Daniel Licht


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Toxicity in Multilingual Machine Translation at Scale
Marta Costa-jussà | Eric Smith | Christophe Ropers | Daniel Licht | Jean Maillard | Javier Ferrando | Carlos Escolano
Findings of the Association for Computational Linguistics: EMNLP 2023

Machine Translation systems can produce different types of errors, some of which are characterized as critical or catastrophic due to the specific negative impact that they can have on users. In this paper we focus on one type of critical error: added toxicity. We evaluate and analyze added toxicity when translating a large evaluation dataset (HOLISTICBIAS, over 472k sentences, covering 13 demographic axes) from English into 164 languages. An automatic toxicity evaluation shows that added toxicity across languages varies from 0% to 5%. The output languages with the most added toxicity tend to be low-resource ones, and the demographic axes with the most added toxicity include sexual orientation, gender and sex, and ability. We also perform human evaluation on a subset of 8 translation directions, confirming the prevalence of true added toxicity. We use a measurement of the amount of source contribution to the translation, where a low source contribution implies hallucination, to interpret what causes toxicity. Making use of the input attributions allows us to explain toxicity, because the source contributions significantly correlate with toxicity for 84% of languages studied. Given our findings, our recommendations to reduce added toxicity are to curate training data to avoid mistranslations, mitigate hallucination and check unstable translations.

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Multilingual Holistic Bias: Extending Descriptors and Patterns to Unveil Demographic Biases in Languages at Scale
Marta Costa-jussà | Pierre Andrews | Eric Smith | Prangthip Hansanti | Christophe Ropers | Elahe Kalbassi | Cynthia Gao | Daniel Licht | Carleigh Wood
Proceedings of the 2023 Conference on Empirical Methods in Natural Language Processing

We introduce a multilingual extension of the HolisticBias dataset, the largest English template-based taxonomy of textual people references: Multilingual HolisticBias. This extension consists of 20,459 sentences in 50 languages distributed across 13 demographic axes. Source sentences are built from combinations of 118 demographic descriptors and three patterns, excluding nonsensical combinations. Multilingual translations include alternatives for gendered languages that cover gendered translations when there is ambiguity in English. Our dataset is intended to uncover demographic imbalances and be the tool to quantify mitigations towards them. Our initial findings show that translation quality for EN-to-XX translations is an average of almost 8 spBLEU better when evaluating with the masculine human reference compared to feminine. In the opposite direction, XX-to-EN, we compare the robustness of the model when the source input only differs in gender (masculine or feminine) and masculine translations are an average of almost 4 spBLEU better than feminine. When embedding sentences to a joint multilingual sentence representations space, we find that for most languages masculine translations are significantly closer to the English neutral sentences when embedded.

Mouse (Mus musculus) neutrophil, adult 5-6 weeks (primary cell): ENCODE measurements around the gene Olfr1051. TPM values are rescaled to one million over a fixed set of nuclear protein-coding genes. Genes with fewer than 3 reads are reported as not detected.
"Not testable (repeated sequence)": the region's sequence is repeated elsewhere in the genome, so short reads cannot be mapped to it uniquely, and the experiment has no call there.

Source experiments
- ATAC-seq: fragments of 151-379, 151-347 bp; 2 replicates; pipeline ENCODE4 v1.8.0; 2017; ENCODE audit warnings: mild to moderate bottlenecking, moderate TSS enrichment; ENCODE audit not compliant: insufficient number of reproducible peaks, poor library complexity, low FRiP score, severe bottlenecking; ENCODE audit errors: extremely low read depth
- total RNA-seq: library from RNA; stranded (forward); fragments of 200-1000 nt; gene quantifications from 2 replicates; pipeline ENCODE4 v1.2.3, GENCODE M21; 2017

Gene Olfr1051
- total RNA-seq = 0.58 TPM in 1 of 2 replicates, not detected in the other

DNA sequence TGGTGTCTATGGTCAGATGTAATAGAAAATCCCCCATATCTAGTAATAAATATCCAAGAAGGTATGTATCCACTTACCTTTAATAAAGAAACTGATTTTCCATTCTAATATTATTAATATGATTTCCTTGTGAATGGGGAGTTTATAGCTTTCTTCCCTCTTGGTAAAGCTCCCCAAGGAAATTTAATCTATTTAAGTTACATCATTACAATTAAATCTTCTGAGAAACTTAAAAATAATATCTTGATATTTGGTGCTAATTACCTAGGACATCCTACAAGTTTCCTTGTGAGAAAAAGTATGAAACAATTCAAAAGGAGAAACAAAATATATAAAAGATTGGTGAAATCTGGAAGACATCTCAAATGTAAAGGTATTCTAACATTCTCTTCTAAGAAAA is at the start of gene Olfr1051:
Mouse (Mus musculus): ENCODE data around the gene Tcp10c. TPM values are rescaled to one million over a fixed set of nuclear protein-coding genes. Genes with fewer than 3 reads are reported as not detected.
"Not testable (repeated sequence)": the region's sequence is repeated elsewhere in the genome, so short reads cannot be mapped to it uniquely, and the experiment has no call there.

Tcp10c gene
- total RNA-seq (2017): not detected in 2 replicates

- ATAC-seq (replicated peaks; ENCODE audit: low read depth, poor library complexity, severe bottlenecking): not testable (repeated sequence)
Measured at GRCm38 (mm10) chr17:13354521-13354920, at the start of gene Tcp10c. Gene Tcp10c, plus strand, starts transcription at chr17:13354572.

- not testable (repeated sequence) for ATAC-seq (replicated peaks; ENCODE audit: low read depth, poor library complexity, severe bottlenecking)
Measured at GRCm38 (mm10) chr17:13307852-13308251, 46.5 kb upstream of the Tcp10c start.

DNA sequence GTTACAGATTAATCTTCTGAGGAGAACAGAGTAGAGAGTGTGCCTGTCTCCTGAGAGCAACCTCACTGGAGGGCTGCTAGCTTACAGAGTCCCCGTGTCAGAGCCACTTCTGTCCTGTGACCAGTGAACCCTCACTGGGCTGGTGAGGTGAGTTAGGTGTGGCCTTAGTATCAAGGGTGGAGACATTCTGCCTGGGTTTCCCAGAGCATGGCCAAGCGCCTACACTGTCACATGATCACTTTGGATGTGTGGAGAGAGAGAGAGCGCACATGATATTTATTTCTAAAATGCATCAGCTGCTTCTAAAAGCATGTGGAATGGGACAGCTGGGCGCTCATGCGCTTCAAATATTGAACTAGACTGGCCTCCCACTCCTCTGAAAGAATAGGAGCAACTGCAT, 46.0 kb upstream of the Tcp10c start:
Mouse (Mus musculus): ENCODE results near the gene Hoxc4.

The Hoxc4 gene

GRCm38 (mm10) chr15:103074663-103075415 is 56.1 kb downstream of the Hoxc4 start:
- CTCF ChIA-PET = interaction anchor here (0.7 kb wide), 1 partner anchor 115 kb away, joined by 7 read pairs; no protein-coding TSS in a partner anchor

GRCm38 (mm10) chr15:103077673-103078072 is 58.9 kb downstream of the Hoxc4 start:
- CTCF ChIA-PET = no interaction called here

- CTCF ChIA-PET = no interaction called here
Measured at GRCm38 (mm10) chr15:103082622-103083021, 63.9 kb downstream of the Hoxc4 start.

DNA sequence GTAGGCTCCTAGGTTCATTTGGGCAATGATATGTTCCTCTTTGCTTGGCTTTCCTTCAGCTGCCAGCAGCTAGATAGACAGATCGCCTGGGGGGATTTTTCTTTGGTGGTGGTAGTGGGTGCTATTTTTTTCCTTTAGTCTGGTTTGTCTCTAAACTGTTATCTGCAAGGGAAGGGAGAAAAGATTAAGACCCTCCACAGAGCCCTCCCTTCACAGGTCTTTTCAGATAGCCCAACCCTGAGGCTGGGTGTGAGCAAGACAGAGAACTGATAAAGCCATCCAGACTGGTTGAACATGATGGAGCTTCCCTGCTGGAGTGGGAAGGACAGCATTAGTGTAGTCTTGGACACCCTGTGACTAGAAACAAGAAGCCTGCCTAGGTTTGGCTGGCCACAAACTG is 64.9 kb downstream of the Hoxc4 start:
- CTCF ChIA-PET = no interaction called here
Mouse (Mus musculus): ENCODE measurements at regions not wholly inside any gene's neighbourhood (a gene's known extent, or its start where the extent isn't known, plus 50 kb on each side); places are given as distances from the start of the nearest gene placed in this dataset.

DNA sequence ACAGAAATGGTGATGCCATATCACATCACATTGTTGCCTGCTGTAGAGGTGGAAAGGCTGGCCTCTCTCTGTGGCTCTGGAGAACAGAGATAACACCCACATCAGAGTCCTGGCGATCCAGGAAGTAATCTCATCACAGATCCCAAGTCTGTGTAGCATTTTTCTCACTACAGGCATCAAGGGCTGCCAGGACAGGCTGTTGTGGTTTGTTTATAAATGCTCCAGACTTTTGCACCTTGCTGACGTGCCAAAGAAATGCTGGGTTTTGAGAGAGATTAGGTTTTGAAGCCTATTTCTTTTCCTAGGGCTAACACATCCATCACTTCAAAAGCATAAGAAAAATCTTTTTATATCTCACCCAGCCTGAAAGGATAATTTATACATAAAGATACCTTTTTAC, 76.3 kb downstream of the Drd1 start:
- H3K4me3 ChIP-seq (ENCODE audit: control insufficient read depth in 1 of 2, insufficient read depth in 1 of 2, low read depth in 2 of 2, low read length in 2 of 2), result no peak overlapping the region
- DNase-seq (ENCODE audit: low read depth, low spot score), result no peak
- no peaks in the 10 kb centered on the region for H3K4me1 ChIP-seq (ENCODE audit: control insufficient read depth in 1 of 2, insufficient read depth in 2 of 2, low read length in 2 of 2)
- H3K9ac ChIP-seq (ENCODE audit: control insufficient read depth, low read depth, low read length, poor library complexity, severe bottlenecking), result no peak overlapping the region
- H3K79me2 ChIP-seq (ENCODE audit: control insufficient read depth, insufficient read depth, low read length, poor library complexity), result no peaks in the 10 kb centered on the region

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Consistent Human Evaluation of Machine Translation across Language Pairs
Daniel Licht | Cynthia Gao | Janice Lam | Francisco Guzman | Mona Diab | Philipp Koehn
Proceedings of the 15th biennial conference of the Association for Machine Translation in the Americas (Volume 1: Research Track)

Obtaining meaningful quality scores for machine translation systems through human evaluation remains a challenge given the high variability between human evaluators, partly due to subjective expectations for translation quality for different language pairs. We propose a new metric called XSTS that is more focused on semantic equivalence and a cross-lingual calibration method that enables more consistent assessment. We demonstrate the effectiveness of these novel contributions in large scale evaluation studies across up to 14 language pairs, with translation both into and out of English.